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Title: The Role of IFN-β during the Course of Sepsis Progression and Its Therapeutic Potential.
Issue Date: 2017
Citation: Front Immunol.2017;(8):493
Abstract: Sepsis is a complex biphasic syndrome characterized by both pro- and anti-inflammatory immune states. Whereas early sepsis mortality is caused by an acute, deleterious pro-inflammatory response, the second sepsis phase is governed by acute immunosuppression, which predisposes patients to long-term risk for life-threatening secondary infections. Despite extensive basic research and clinical trials, there is to date no specific therapy for sepsis, and mortality rates are on the rise. Although IFN-β is one of the most-studied cytokines, its diverse effects are not fully understood. Depending on the disease or type of infection, it can have beneficial or detrimental effects. As IFN-β has been used successfully to treat diverse diseases, emphasis has been placed on understanding the role of IFN-β in sepsis. Analyses of mouse models of septic shock attribute a pro-inflammatory role to IFN-β in sepsis development. As anti-inflammatory treatments in humans with antibodies to TNF-α or IL1-β resulted disappointing, cytokine modulation approaches were discouraged and neutralization of IFN-β has not been pursued for sepsis treatment. In the case of patients with delayed sepsis and immunosuppression, there is a debate as to whether the use of specific cytokines would restore the deactivated immune response. Recent reports show an association of low IFN-β levels with the hyporesponsive state of monocytes from sepsis patients and after endotoxin tolerance induction. These data, discussed here, project a role for IFN-β in restoring monocyte function and reversing immunosuppression, and suggest IFN-β-based additive immunomodulatory therapy. The dichotomy in putative therapeutic approaches, involving reduction or an increase in IFN-β levels, mirrors the contrasting nature of the early hyperinflammatory state and the delayed immunosuppression phase.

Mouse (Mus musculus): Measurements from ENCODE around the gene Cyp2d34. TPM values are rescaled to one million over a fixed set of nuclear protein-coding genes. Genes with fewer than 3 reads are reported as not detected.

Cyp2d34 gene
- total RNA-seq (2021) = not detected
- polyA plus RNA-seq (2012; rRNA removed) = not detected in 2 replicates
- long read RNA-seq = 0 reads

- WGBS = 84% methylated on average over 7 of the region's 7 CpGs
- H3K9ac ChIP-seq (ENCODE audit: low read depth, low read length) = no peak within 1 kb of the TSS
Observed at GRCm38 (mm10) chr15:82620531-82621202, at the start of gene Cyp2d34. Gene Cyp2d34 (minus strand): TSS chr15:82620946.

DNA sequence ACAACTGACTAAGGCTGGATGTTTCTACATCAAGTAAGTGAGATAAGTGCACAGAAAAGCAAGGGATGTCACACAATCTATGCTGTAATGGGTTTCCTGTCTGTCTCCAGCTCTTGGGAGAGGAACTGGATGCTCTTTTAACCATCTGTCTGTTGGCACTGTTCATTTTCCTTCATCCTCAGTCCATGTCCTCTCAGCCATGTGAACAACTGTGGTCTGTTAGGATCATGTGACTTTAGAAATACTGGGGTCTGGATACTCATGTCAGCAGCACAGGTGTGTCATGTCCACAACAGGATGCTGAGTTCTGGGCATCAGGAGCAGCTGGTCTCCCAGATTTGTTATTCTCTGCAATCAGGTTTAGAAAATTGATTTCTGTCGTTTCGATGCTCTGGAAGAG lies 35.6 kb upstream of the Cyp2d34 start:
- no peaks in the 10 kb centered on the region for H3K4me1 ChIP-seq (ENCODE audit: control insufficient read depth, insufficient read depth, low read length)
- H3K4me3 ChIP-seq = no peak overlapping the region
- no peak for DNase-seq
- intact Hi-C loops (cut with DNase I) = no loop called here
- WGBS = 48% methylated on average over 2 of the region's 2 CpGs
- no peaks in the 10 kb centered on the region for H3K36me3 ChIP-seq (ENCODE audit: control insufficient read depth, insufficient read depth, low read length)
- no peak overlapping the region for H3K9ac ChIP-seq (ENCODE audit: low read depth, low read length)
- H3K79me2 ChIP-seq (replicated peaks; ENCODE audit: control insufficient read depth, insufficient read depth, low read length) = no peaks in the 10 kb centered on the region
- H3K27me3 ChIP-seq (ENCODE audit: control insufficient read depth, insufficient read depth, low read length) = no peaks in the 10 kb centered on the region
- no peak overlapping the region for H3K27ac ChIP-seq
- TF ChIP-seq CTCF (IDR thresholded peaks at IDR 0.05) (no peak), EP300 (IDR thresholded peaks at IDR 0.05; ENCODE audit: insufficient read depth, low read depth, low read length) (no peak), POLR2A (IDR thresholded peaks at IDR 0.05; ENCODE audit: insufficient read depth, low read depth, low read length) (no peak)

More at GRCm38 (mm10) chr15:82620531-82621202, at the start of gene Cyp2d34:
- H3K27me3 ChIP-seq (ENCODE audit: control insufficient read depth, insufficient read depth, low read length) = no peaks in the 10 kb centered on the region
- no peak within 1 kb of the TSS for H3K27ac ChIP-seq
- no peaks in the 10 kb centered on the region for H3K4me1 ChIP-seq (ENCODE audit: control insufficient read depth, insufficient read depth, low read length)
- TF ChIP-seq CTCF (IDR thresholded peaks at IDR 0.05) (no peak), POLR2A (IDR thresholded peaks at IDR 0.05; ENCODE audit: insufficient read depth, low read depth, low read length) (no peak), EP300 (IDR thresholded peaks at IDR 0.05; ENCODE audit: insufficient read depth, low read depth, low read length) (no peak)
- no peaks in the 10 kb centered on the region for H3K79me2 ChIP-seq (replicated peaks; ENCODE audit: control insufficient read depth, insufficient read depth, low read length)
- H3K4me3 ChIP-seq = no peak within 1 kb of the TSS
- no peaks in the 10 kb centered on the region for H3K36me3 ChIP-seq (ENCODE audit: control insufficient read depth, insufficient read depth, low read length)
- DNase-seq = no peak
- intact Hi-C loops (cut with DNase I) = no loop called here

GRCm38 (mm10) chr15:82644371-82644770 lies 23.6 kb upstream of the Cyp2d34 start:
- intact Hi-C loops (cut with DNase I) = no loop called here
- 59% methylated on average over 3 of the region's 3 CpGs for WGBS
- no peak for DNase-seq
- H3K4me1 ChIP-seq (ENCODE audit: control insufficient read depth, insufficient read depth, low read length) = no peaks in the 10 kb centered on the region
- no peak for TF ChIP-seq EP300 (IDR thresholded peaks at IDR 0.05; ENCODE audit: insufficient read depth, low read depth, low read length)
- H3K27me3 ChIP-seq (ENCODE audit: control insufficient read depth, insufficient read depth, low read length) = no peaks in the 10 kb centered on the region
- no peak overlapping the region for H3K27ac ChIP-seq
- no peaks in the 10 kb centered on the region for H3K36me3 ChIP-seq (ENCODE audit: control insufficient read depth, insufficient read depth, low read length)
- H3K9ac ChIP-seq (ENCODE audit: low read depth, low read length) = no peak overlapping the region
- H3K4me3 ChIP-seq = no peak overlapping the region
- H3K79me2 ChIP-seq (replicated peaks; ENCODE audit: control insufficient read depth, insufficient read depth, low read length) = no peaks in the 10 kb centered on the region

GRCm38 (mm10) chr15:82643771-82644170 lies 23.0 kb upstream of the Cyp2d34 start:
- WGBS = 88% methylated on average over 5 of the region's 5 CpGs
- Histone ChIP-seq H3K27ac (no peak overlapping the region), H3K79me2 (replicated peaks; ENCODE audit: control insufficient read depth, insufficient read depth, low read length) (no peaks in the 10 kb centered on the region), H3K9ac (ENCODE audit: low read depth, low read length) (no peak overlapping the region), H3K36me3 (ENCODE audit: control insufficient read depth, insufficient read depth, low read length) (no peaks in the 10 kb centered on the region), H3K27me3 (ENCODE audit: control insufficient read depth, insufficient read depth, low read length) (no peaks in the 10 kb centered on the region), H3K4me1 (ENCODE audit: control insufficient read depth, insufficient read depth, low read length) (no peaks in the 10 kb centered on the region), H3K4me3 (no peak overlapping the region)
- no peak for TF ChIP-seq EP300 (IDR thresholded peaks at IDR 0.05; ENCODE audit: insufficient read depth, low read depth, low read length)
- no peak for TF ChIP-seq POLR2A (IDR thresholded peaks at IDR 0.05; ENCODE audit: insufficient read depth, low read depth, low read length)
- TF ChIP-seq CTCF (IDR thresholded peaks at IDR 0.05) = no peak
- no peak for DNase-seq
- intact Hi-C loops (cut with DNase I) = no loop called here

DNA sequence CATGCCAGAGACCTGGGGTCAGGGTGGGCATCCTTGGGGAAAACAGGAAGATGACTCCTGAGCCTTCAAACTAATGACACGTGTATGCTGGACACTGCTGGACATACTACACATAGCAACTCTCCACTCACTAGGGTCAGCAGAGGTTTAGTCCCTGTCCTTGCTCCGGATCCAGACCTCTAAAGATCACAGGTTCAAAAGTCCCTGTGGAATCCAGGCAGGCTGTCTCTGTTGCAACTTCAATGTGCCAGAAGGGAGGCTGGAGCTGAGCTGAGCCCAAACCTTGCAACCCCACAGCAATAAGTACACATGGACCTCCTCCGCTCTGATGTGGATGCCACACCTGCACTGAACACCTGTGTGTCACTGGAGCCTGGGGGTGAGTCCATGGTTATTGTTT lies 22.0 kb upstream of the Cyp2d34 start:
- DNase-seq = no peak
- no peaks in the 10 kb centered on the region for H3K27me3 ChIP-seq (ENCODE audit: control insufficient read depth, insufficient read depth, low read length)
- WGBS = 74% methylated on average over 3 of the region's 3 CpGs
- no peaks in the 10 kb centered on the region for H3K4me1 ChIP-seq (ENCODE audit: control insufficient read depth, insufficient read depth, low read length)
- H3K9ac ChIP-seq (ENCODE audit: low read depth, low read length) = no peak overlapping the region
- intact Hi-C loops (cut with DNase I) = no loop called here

PMID: 28533774
Rights: openAccess
ISSN: 1664-3224
Appears in Collections:Fundaciones e Institutos de Investigación > FIB H. U. Príncipe de Asturias > Artículos

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